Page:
# Why is a vector a rank-1 tensor?

I learned that a tensor is a linear map from some number of vectors to the real numbers.

For example, $$t(\vec{u},\vec{v})=\vec{u}\cdot\vec{v}$$ is a rank-2 tensor as it takes 2 vectors as arguments and combines them into a real number.

I then read that a rank-1 tensor is a vector. How is that possible? If the rank-1 tensor is a vector, it will mean $$t({\vec u})=\vec{u}$$, but $$\vec{u}$$ is not a real number.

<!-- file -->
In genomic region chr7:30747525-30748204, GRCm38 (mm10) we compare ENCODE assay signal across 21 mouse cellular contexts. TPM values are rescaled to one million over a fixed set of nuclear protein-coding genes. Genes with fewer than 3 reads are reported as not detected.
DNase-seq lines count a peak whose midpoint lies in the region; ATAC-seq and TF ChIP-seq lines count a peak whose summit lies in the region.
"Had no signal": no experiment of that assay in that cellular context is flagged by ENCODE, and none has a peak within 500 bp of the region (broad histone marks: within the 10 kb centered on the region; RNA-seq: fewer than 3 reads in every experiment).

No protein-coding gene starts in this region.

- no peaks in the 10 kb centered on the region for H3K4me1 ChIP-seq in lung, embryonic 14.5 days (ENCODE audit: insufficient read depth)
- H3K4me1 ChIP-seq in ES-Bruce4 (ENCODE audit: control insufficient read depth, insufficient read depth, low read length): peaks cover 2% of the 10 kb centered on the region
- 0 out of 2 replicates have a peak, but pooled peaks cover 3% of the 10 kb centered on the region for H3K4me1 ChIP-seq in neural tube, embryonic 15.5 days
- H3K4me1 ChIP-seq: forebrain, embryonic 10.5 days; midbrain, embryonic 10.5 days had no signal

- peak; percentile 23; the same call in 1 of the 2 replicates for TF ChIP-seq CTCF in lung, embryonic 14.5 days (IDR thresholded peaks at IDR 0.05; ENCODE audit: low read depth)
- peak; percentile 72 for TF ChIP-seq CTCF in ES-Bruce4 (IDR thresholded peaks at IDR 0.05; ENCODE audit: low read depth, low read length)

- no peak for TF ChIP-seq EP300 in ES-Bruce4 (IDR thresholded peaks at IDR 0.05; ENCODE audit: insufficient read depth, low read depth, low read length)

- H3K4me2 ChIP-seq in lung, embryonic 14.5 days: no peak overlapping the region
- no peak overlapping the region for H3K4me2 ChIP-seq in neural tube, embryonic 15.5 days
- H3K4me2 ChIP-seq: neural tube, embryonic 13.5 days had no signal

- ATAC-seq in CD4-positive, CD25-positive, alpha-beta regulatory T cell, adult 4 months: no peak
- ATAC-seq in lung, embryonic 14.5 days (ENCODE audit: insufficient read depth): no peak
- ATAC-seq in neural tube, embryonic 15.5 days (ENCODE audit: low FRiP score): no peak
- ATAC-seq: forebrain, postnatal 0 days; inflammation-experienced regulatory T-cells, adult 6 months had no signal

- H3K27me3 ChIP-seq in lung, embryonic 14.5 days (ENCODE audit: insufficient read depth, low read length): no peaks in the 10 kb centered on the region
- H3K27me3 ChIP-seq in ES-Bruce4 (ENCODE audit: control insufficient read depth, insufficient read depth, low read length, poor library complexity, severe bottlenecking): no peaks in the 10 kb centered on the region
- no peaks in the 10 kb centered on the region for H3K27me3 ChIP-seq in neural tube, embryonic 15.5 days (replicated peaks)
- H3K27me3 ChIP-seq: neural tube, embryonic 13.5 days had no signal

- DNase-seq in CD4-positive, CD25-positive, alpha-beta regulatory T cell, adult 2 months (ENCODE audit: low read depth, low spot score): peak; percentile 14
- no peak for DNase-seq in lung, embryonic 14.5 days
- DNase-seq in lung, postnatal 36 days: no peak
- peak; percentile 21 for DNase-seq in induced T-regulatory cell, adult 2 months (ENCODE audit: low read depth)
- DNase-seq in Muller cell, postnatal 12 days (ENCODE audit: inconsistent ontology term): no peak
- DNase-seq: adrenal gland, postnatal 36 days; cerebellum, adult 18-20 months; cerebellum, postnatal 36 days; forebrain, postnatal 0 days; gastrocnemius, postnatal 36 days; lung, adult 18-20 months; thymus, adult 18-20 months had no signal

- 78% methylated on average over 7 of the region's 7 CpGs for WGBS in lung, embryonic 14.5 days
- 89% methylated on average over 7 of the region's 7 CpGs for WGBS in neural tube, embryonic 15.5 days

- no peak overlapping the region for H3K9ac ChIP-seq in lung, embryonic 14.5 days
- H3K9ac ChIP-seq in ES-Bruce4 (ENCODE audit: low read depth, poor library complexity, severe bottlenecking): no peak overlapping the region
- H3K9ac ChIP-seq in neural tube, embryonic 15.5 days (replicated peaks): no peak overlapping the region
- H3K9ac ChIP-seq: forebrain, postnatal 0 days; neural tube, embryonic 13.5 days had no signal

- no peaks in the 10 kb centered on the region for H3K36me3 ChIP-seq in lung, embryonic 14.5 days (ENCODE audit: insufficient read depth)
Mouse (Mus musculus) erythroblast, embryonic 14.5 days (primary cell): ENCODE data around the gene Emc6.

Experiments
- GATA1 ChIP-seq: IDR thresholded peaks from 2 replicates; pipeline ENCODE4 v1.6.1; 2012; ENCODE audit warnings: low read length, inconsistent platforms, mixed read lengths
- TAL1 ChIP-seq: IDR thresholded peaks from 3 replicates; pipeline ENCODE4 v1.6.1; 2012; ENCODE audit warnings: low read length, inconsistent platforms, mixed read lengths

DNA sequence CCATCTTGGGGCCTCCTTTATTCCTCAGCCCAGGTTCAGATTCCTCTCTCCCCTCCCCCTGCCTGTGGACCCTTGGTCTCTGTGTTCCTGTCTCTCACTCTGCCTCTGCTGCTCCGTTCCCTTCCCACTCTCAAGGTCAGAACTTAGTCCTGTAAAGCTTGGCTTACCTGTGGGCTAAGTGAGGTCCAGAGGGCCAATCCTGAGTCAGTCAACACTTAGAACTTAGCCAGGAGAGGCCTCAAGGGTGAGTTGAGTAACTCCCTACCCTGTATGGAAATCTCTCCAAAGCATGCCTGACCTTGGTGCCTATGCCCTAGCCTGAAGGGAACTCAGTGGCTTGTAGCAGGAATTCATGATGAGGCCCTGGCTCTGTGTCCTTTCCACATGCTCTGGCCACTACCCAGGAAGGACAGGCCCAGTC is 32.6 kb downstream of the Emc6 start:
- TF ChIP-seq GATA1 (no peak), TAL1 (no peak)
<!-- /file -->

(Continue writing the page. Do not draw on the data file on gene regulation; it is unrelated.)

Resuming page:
• "If the rank-1 tensor is a vector, it will mean $t({\vec u})=\vec{u}$" How so? – Acccumulation Sep 20 at 19:54

An $$(r,s)$$-tensor maps $$r$$ dual vectors and $$s$$ vectors to some field (e.g. $$\mathbb{R}$$). The rank of a tensor is defined as $$r+s$$. One can interpret a vector $$v$$ as $$(1,0)$$-tensor, mapping a dual vector $$w$$ to the number $$w(v)$$.